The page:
Bräurosl beer tent
By the next year, 1811, the programme was already starting to expand. An agricultural show was added to the horse race, I am assuming with an eye to boosting Bavarian agriculture. In 1816, carnival booths appeared; the main prizes beautiful decorative objects like jewellery. Swings, slides, merry-go-rounds and wheelbarrow races entertained the crowds. In time Munich’s town council took over management of the festival and in 1819, Oktoberfest became a formal and annual event. It was changed to September, I am guessing, because October is a bit too cool and a bit too unreliable, weatherwise.
Since 1850, a “wedding” parade has become a yearly event and an important component of the Oktoberfest. There is nothing quite as awesome as seeing 8,000 Bavarians in traditional costumes walking through the centre of the city. According to Daniel Wroe, real Lederhosen, the traditional Bavarian men's clothing, are still made from deer leather, not the cheaper cow leather. They last a lifetime and are often passed from father to son.
Oktoberfest musicians (Life Magazine)
Improvement followed improvement. In 1880, the electric light made the 400 booths and tents blaze brightly at night. In 1881, booths selling Bavaria’s favourite snack foods opened. Beer was first served in glass mugs in 1892. But the humble beginnings had long been inadequate; by the end of the 19th century, people wanted more sophistication, and much more space. The small booths were expanded into large beer halls and large groups of professional musicians were included in the entertainment. Tree climbing games were no longer the cultural highlight of the festival.
brewery horses on parade
In 1887 the Entry of the Oktoberfest Staff and Breweries began, a vast parade where the breweries competed with great teams of decorated horses and the Oktoberfest bands marched. This event always took place on the first Saturday of the Oktoberfest and was used to mark the official opening of the festivities. In 1908, the festival built the first roller coaster found on German soil and best of all, in 1913, the huge Bräurosl opened for business. This was the largest Oktoberfest beer tent, holding some 12,000 revellers.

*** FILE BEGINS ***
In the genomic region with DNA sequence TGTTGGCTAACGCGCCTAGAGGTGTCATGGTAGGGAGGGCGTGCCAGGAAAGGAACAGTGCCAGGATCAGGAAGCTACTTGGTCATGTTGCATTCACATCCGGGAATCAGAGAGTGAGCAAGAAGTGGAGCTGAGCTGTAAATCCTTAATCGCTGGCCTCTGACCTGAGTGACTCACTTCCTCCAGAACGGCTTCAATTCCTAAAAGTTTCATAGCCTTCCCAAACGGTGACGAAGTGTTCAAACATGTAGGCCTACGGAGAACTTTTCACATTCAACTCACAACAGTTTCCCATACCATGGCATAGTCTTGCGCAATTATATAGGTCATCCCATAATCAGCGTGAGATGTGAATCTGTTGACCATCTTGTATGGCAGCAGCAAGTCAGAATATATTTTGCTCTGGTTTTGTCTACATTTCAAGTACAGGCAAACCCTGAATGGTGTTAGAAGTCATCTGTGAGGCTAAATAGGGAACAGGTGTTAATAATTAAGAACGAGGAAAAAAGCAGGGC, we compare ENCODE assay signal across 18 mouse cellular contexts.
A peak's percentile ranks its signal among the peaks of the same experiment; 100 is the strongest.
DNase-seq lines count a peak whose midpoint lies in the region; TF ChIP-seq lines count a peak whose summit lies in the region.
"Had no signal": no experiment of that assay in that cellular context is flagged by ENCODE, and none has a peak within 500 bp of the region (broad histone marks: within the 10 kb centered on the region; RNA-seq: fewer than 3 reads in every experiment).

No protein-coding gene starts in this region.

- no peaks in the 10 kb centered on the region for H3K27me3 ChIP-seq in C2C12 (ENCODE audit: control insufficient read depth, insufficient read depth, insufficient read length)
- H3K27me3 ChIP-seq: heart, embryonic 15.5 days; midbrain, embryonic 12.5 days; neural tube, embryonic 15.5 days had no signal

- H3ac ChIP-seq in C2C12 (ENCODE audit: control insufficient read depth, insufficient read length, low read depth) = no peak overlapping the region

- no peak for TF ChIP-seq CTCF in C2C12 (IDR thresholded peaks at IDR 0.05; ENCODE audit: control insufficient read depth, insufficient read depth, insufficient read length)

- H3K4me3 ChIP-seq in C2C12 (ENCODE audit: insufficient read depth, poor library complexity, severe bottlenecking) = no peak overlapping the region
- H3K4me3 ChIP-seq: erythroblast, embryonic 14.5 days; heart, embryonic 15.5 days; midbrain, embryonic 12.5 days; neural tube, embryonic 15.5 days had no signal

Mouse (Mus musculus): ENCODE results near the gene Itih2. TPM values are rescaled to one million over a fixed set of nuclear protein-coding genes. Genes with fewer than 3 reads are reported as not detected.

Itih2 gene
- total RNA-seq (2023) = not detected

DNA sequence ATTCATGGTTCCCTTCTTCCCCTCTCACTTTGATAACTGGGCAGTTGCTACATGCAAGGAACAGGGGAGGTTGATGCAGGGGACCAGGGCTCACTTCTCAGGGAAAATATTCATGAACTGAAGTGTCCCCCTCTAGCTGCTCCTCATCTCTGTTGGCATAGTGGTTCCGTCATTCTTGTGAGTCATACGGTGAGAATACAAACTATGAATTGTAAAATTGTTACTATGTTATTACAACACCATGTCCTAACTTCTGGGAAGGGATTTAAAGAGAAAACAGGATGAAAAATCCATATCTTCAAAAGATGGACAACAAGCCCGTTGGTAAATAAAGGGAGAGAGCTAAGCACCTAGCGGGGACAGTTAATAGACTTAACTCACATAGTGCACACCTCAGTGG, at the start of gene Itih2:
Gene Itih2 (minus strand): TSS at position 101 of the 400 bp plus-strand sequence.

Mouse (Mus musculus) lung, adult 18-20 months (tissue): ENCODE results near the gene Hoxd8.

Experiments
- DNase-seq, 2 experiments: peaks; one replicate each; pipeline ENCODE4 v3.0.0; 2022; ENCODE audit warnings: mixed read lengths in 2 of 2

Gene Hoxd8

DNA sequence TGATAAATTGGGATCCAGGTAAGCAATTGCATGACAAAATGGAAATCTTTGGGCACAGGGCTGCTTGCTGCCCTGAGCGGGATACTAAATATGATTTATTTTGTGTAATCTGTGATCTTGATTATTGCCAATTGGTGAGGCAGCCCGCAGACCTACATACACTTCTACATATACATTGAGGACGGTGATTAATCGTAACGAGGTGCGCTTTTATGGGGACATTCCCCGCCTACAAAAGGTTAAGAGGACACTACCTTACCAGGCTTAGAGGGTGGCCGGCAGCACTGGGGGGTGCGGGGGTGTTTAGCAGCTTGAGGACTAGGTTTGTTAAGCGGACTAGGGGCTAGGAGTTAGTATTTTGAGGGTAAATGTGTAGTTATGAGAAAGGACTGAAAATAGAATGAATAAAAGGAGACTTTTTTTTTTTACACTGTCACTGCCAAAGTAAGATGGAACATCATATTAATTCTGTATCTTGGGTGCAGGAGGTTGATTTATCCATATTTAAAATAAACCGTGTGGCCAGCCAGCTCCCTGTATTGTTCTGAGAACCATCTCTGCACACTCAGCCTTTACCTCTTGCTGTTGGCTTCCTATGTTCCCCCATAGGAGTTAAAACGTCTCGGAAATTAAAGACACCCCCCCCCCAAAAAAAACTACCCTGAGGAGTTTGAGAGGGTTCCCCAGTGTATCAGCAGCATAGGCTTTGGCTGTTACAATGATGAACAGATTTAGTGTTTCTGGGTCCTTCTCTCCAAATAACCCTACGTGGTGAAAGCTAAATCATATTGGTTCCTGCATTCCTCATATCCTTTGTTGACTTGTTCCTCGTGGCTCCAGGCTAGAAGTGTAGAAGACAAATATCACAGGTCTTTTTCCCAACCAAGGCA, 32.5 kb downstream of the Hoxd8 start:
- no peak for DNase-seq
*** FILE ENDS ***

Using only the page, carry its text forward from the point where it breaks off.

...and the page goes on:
Crown Prince Ludwig and Princess Therese's wedding, 1810
Only six Munich breweries - Augustiner, Hacker-Pschorr, Hofbräu, Löwenbräu, Paulaner and Spaten -were formally sanctioned to serve beer at the festival. But for most people, that is enough. Luckily Oktoberfest beer steins were typically made from heavy glass, with a decorative brewery logo on the side, and big enough to hold a litre of beer! These days, once the beer has been consumed, steins can be purchased in the tents.
Over the decades the festival was occasionally cancelled, because of an epidemic sweeping the city or because German-French warfare had broken out. But mostly the tradition was so entrenched and so loved that it went ahead regardless. Crown Prince Ludwig and Princess Therese of Saxe-Hildburghausen would not recognise the Oktoberfest today. The city hopes this year to break both its visitor record of 7.1 million and its beer drinking record of 6.9 million litres.
One litre beer steins